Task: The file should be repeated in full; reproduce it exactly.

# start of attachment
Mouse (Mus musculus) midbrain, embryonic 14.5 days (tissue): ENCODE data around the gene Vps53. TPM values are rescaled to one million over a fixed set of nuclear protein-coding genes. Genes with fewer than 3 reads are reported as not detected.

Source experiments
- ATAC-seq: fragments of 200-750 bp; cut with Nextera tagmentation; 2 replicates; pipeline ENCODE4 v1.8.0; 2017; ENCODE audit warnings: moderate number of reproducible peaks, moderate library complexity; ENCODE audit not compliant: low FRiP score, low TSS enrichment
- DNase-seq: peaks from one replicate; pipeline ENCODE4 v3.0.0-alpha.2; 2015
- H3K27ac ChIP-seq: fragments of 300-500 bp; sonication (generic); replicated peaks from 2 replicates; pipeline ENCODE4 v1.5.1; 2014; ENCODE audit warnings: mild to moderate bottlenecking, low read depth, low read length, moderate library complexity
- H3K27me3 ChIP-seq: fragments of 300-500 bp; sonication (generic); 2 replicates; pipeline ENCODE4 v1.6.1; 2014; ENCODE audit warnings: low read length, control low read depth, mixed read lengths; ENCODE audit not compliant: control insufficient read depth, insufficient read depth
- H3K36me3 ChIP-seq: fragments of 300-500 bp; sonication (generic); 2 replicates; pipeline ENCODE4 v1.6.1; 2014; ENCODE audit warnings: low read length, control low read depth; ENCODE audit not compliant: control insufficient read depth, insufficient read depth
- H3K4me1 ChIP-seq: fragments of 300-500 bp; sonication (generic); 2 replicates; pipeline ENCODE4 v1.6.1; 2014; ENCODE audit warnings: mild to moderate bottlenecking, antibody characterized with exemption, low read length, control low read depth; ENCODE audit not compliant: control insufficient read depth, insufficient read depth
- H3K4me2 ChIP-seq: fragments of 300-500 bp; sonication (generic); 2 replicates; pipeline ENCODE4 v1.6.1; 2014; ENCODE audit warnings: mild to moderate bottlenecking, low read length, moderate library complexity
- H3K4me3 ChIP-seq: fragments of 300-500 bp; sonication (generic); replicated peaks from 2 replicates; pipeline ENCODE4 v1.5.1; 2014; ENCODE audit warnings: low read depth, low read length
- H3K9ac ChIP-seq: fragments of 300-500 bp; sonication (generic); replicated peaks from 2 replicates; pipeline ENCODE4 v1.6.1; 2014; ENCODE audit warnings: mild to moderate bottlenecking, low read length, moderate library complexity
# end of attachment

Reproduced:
Mouse (Mus musculus) midbrain, embryonic 14.5 days (tissue): ENCODE data around the gene Vps53. TPM values are rescaled to one million over a fixed set of nuclear protein-coding genes. Genes with fewer than 3 reads are reported as not detected.

Source experiments
- ATAC-seq: fragments of 200-750 bp; cut with Nextera tagmentation; 2 replicates; pipeline ENCODE4 v1.8.0; 2017; ENCODE audit warnings: moderate number of reproducible peaks, moderate library complexity; ENCODE audit not compliant: low FRiP score, low TSS enrichment
- DNase-seq: peaks from one replicate; pipeline ENCODE4 v3.0.0-alpha.2; 2015
- H3K27ac ChIP-seq: fragments of 300-500 bp; sonication (generic); replicated peaks from 2 replicates; pipeline ENCODE4 v1.5.1; 2014; ENCODE audit warnings: mild to moderate bottlenecking, low read depth, low read length, moderate library complexity
- H3K27me3 ChIP-seq: fragments of 300-500 bp; sonication (generic); 2 replicates; pipeline ENCODE4 v1.6.1; 2014; ENCODE audit warnings: low read length, control low read depth, mixed read lengths; ENCODE audit not compliant: control insufficient read depth, insufficient read depth
- H3K36me3 ChIP-seq: fragments of 300-500 bp; sonication (generic); 2 replicates; pipeline ENCODE4 v1.6.1; 2014; ENCODE audit warnings: low read length, control low read depth; ENCODE audit not compliant: control insufficient read depth, insufficient read depth
- H3K4me1 ChIP-seq: fragments of 300-500 bp; sonication (generic); 2 replicates; pipeline ENCODE4 v1.6.1; 2014; ENCODE audit warnings: mild to moderate bottlenecking, antibody characterized with exemption, low read length, control low read depth; ENCODE audit not compliant: control insufficient read depth, insufficient read depth
- H3K4me2 ChIP-seq: fragments of 300-500 bp; sonication (generic); 2 replicates; pipeline ENCODE4 v1.6.1; 2014; ENCODE audit warnings: mild to moderate bottlenecking, low read length, moderate library complexity
- H3K4me3 ChIP-seq: fragments of 300-500 bp; sonication (generic); replicated peaks from 2 replicates; pipeline ENCODE4 v1.5.1; 2014; ENCODE audit warnings: low read depth, low read length
- H3K9ac ChIP-seq: fragments of 300-500 bp; sonication (generic); replicated peaks from 2 replicates; pipeline ENCODE4 v1.6.1; 2014; ENCODE audit warnings: mild to moderate bottlenecking, low read length, moderate library complexity